US federal prosecutors sue ExxonMobil for more information on refinery explosion
08 May 2017
The US Department of Justice has filed a lawsuit against ExxonMobil seeking answers to questions raised by the Chemical Safety and Hazard Investigation Board (CSB) in its final report into the 2015 explosion at its Torrance oil refinery in Southern California. The CSB report, published on May 3, said Exxon had failed to respond adequately to a number of its requests for information.
Torrance refinery - Image: Torrance Refining Company
The CSB issued seven administrative subpoenas to Exxon, from June to October 2015, seeking evidence for its investigation. Exxon officials did not fully comply with six of the requests, according to the petition. It refused to produce risk assessments for an alkylation unit, plus ad hoc assessments for a fluid catalytic cracking unit and carbon monoxide boiler. In all, it failed to provide 13 of the 55 document requests.
“The United States has attempted to secure Exxon’s compliance with the board’s subpoenas through reasonable, good-faith negotiations,” the petition states. “These negotiations included numerous letters, phone calls, and in-person meetings between the board and Exxon and Exxon’s counsel.”
According to local media outlet The Daily Breeze, the 34-page legal brief, filed in US District Court last week against former refinery owner ExxonMobil provides new details on a March 2015 fire and September 2015 hydrofluoric acid leak that occurred in the wake of the blast.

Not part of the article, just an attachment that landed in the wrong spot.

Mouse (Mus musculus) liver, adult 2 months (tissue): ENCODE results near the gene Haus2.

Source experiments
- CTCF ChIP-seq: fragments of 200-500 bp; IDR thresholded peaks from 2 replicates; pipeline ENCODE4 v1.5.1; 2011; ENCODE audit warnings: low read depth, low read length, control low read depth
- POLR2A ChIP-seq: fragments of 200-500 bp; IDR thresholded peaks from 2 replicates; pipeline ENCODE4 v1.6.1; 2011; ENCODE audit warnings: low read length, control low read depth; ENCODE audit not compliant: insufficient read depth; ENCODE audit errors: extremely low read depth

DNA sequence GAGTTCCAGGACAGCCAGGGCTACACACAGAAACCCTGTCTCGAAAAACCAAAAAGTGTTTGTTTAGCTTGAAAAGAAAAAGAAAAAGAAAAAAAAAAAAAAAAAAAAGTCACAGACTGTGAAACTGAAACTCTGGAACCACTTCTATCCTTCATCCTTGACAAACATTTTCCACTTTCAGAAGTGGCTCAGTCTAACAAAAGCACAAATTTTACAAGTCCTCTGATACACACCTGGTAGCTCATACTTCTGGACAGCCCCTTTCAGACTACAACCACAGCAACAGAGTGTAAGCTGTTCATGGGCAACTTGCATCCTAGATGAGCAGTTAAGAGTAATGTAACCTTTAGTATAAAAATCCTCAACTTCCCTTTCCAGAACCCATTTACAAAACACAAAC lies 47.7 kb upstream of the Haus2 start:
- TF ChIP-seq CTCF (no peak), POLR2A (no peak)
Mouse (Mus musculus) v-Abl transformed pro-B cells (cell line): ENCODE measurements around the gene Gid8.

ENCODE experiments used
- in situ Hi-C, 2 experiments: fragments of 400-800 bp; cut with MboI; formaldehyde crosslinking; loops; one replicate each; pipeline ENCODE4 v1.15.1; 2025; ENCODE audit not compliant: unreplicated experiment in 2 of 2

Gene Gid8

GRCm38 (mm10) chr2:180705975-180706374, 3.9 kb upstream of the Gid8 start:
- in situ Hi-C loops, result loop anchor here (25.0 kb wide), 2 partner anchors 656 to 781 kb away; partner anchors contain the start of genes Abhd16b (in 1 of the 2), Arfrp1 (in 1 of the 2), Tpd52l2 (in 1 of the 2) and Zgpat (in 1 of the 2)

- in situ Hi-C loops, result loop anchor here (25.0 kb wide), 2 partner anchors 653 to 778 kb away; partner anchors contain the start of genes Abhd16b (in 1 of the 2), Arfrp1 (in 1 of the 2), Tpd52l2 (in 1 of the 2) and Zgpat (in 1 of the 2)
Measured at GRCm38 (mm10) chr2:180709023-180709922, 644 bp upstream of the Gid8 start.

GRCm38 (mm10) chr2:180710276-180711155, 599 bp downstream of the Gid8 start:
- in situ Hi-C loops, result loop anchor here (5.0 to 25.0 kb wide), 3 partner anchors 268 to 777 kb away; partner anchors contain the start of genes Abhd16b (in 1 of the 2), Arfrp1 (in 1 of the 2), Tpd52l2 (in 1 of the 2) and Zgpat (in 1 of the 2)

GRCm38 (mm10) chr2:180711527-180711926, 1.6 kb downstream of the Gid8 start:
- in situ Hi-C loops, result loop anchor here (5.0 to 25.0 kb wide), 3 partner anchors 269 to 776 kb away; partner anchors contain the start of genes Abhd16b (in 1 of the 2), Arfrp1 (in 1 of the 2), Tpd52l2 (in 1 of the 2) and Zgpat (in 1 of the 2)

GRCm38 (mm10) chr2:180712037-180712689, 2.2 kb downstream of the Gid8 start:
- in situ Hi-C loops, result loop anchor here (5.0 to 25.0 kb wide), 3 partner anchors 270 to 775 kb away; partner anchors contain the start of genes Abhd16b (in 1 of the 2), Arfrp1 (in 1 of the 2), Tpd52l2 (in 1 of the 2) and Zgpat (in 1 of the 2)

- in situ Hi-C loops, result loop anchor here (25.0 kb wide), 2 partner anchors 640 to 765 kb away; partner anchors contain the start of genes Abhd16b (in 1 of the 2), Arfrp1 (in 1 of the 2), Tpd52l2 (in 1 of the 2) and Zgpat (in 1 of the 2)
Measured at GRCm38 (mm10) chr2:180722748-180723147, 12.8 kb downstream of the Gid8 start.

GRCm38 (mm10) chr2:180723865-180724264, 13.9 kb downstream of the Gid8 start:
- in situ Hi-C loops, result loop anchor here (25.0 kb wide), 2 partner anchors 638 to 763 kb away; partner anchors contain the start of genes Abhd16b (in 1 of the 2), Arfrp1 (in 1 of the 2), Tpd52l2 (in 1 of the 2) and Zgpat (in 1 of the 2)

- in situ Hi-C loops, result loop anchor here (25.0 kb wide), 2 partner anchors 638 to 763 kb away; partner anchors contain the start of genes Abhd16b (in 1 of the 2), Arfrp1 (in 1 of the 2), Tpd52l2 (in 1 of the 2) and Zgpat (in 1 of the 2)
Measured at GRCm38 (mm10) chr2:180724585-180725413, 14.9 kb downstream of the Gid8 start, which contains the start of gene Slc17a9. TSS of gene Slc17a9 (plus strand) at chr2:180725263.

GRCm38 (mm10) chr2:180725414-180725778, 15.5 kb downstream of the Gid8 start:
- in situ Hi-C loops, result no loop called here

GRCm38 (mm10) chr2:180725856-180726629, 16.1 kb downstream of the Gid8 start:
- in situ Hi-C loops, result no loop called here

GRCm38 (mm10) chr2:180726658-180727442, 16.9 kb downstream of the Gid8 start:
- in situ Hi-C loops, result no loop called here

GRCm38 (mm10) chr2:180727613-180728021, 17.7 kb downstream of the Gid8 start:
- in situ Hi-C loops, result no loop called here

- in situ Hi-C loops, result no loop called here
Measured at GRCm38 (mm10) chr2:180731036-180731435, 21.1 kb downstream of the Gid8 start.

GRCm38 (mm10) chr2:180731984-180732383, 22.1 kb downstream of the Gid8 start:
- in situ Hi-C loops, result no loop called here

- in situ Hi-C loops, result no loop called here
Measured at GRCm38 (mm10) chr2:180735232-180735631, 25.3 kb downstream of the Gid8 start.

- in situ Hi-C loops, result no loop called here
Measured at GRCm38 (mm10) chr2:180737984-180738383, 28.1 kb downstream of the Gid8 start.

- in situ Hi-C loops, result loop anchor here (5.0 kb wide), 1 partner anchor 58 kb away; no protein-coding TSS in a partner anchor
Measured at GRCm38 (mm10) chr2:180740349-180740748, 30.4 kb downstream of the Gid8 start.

The February 2015 explosion and fire at the Torrance refinery destroyed part of the site, rocked the area with the force of a 1.7 magnitude earthquake, released flammable hydrocarbons, injured several workers and caused substantial property damage, the petition says.
The blast came in a fluid catalytic cracking unit after exhaust particulates unevenly accumulated on expander turbine blades. The imbalance caused the turbine to shut down. Flammable fuels in a main column then flowed into a reactor, regenerator and electrostatic precipitator, where they ignited.
The explosion catapulted a 40-ton piece of debris from the precipitator more than 100 feet to within 5 feet of a tank filled with thousands of gallons of modified hydrofluoric acid. If breached, the tank could have released a toxic cloud with the potential to kill and maim many in the neighbourhood.
Investigators are also seeking information on a release of modified hydrofluoric acid on September 6, 2015. The lawsuit says Exxon installed a clamp to patch an ageing pipe instead of replacing it, leading to a leak of over five pounds of the substance as a white vapour cloud over two hours.
The federal government is seeking photos and videos of the leak because it shows the risks posed by a release of modified hydrofluoric acid and how it behaves when released.
Regulators in 2016 approved Exxon’s request to restart the Torrance refinery, which was largely shut down after the explosion. This caused a spike in fuel prices across the state, given that it normally supplies 20% of the gasoline used in Southern California and 10% statewide.
PBF Energy, which is not involved in the suit, acquired the refinery from ExxonMobil last year.
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